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- Journalists in Iran Slapped with Long Prison Sentences
- IRGC after Family Members of Iranian Journalists Living Abroad
- Iranian Rights Activists Summoned to Appear Court
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- Obama increasingly isolated on Iran giveaways
- Some Administration Officials Are Too Close to Tehran
- U.S. blacklists firms, individuals over Iran missile program
- Banking sanctions take center stage as Iranian rhetoric toughens
- Key US Senator vows to keep fighting Obama on Iran
- Atena Faraghdani Will be Released on May 11th.
- It's not enough to speak up for refugee women
- Meet 10 women speaking truth to power
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- Riding the Wave of Feminism: Meet the Female Surfers of Iran
- Iran’s Ban on Women at Volleyball Championship Continues with FIVB’s Nod
- Russia filed no application to UN SC for supplies of Su-30 fighters to Iran
- U.S. charges Iran-linked hackers with targeting banks, N.Y. dam
- More Brussels-type Terror Attacks Could Catapult Even Trump to Power
- Clinton: Iran Remains an Extremist Regime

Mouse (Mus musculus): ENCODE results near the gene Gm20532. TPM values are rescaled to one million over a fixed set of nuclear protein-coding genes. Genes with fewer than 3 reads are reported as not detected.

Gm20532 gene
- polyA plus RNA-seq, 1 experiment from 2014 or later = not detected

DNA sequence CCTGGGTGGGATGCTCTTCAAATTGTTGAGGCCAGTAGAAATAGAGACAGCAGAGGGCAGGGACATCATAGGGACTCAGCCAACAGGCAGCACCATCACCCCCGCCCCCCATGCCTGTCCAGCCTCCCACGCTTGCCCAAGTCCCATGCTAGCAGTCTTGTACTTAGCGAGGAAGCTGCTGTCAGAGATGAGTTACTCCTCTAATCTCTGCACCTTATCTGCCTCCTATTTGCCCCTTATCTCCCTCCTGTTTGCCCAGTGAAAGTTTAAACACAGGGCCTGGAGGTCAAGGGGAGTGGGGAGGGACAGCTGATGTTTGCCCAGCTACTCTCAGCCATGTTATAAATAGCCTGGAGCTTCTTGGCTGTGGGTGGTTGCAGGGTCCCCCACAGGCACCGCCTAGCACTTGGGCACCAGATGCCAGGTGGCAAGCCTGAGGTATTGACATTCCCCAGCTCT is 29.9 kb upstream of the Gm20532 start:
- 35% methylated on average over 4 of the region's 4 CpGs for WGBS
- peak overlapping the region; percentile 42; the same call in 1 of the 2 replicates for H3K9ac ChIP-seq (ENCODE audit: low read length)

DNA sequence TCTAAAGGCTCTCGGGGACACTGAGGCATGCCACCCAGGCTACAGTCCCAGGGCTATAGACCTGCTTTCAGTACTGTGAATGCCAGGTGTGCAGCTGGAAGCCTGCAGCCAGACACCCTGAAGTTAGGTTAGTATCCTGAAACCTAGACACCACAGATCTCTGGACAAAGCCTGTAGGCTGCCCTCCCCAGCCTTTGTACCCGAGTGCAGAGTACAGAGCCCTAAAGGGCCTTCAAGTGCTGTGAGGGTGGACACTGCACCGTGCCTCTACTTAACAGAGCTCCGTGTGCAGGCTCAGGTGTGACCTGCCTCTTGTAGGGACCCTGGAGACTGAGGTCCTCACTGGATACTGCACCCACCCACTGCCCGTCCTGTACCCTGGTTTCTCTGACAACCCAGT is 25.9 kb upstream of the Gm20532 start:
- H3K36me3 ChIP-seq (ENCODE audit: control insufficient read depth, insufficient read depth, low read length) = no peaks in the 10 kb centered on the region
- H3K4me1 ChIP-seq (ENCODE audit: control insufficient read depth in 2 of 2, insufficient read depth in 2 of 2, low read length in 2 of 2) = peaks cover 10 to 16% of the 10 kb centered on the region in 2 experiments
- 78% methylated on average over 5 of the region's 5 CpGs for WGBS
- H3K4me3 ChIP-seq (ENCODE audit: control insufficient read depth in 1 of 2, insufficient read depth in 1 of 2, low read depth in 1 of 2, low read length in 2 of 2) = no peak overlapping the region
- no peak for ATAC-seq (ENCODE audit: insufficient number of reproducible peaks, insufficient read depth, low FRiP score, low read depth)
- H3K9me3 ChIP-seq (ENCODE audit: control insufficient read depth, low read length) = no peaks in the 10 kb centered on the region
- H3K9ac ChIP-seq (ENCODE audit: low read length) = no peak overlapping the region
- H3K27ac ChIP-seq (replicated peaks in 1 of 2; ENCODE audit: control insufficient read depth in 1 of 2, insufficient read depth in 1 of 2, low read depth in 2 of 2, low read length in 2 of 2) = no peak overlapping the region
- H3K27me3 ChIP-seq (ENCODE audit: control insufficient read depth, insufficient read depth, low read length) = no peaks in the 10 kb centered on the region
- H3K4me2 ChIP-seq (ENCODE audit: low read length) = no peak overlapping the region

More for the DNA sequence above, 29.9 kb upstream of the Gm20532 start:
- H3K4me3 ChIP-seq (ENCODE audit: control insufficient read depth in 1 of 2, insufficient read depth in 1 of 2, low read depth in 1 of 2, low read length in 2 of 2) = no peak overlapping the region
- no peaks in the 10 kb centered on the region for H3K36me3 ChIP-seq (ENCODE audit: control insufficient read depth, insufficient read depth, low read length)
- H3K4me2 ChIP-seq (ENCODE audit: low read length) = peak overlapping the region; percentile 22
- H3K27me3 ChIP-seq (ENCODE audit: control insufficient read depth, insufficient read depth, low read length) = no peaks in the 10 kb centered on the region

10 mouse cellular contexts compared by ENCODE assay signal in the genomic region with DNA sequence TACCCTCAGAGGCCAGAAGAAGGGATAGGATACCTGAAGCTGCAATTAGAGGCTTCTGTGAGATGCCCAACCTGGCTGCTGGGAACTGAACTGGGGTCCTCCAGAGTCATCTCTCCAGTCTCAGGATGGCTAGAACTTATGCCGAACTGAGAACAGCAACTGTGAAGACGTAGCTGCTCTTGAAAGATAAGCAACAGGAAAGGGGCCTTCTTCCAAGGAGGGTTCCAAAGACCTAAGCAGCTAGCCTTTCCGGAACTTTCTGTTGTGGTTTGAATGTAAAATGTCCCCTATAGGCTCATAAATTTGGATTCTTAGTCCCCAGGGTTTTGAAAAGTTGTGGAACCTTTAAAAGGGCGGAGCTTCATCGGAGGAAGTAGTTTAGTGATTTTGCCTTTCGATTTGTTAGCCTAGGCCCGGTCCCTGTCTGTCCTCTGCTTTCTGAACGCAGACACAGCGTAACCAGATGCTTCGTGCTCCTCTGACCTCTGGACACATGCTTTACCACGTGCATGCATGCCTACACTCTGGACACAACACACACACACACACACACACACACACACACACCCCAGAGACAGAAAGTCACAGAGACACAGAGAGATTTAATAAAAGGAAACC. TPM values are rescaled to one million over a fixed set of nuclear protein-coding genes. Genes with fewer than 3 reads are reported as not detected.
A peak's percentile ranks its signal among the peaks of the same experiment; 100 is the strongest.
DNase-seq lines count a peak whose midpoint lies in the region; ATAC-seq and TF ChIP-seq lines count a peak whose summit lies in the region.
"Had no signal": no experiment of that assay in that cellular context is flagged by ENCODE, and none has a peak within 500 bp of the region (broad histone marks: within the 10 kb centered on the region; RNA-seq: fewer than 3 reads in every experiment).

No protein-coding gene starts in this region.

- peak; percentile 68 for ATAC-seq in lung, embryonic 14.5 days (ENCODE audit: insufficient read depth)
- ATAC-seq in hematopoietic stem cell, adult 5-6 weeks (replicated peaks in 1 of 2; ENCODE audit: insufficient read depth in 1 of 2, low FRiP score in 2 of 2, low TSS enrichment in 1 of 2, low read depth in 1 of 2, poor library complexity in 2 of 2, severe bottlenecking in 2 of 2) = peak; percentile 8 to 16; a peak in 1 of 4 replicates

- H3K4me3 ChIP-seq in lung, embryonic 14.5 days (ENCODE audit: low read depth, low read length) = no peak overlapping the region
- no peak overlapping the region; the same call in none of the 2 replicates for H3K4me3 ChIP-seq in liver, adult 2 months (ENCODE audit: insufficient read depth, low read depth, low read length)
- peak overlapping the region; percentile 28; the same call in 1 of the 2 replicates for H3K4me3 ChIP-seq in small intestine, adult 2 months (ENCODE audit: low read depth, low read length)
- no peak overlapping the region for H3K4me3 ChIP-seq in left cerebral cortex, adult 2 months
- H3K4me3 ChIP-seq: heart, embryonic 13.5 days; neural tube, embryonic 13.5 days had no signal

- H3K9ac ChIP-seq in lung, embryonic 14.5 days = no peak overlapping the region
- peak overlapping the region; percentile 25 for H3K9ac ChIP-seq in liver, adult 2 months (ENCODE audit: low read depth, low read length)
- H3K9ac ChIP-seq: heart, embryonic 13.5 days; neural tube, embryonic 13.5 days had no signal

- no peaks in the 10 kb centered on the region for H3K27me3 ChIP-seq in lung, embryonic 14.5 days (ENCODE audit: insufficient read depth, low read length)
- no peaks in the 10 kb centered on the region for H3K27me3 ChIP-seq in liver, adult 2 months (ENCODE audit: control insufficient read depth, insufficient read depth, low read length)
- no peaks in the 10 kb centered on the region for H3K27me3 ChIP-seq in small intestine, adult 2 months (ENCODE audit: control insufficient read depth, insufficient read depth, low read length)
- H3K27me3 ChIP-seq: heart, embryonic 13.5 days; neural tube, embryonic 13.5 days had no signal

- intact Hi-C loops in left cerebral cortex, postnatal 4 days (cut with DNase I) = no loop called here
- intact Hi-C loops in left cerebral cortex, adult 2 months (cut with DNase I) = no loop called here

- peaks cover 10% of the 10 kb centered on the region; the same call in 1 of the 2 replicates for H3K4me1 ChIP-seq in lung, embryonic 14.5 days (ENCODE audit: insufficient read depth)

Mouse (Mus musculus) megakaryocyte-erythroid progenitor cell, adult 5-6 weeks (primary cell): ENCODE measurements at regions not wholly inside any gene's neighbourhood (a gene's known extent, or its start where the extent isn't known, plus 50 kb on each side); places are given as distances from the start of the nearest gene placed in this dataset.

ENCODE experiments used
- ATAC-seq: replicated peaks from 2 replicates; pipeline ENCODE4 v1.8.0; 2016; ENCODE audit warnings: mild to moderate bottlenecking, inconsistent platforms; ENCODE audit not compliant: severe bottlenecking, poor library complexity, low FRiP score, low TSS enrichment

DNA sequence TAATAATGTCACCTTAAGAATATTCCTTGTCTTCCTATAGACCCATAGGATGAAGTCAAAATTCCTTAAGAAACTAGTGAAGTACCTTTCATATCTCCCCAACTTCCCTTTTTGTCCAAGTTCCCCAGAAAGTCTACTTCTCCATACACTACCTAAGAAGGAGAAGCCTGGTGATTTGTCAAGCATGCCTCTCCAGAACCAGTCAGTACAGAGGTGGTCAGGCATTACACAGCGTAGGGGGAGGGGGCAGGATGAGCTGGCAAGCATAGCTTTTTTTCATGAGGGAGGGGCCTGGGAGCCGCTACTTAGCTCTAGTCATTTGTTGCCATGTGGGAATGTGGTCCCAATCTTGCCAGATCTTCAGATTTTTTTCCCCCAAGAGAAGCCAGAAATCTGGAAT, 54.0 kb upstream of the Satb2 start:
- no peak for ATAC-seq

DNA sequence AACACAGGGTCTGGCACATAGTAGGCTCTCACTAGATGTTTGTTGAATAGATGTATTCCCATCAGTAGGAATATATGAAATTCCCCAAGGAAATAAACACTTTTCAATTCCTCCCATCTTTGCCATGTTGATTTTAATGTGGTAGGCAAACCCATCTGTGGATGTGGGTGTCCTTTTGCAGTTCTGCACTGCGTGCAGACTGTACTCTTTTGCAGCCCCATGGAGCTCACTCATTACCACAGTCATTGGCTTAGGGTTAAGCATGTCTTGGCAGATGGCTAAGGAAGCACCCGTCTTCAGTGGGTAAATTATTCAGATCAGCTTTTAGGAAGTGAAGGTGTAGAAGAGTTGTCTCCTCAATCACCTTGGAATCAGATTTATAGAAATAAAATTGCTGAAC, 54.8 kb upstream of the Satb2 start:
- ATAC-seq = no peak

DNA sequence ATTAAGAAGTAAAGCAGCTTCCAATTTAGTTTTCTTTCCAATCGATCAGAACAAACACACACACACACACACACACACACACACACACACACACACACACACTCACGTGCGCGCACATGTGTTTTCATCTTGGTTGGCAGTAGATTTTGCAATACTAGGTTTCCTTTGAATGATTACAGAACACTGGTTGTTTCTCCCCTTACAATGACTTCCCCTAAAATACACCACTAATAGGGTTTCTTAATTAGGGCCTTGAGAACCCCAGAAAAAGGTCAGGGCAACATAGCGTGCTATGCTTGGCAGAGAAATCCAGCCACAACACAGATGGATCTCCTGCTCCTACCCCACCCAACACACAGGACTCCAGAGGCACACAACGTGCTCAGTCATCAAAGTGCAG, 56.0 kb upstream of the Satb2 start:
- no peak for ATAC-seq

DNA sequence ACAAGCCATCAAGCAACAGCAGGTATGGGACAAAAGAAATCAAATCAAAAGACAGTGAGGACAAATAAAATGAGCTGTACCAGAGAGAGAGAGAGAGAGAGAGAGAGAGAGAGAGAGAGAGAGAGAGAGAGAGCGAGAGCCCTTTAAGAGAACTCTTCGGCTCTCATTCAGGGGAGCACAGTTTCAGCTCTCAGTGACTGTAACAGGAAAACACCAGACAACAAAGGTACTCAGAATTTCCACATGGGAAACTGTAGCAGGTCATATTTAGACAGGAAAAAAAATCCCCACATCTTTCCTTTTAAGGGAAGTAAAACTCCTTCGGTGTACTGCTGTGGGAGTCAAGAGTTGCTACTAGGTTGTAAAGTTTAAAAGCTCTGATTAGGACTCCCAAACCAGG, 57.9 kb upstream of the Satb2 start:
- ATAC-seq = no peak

- U.S. arrests Reza Zarrab for scheme to evade Iran sanctions
- Rep. Forbes worries about military readiness after sailors' capture
Sunday 23 October 2011
Iran's President Mahmoud Ahmadinejad has criticised the killings in its ally Syria sparked by the government's violent crackdown on dissent.
In his most outspoken comments yet, Mr Ahmadinejad told CNN: "Nobody has the right to kill others, neither the government nor its opponents."
He said Iran would encourage all sides to reach an understanding, but warned the US not to intervene in Syria.
Syria has close ties with Iran, which suppressed its own protests in 2009.
Iran has also put down or prevented about a dozen protests since the wave of anti-government uprisings in the Middle East began earlier this year.
"We are going to make greater efforts to encourage both the government of Syria and the other side, all parties, to reach an understanding," Mr Ahmadinejad said in the interview with CNN.
He warned against any outside intervention in Syria, in particular by the US.
"The positions of the United States are not going to help. They have never helped," he said.
Iran has been muted in its criticisms of Syria, its most important ally in the region.
However in September, Mr Ahmadinejad spoke of "needed reforms", while the Iranian foreign minister called on Syrian President Bashar al-Assad to "be accountable to his people's legitimate demands".
Shia Iran is regarded with suspicion by its Sunni Arab neighbours. Syria's government is dominated by the Alawite sect, an offshoot of Shia Islam.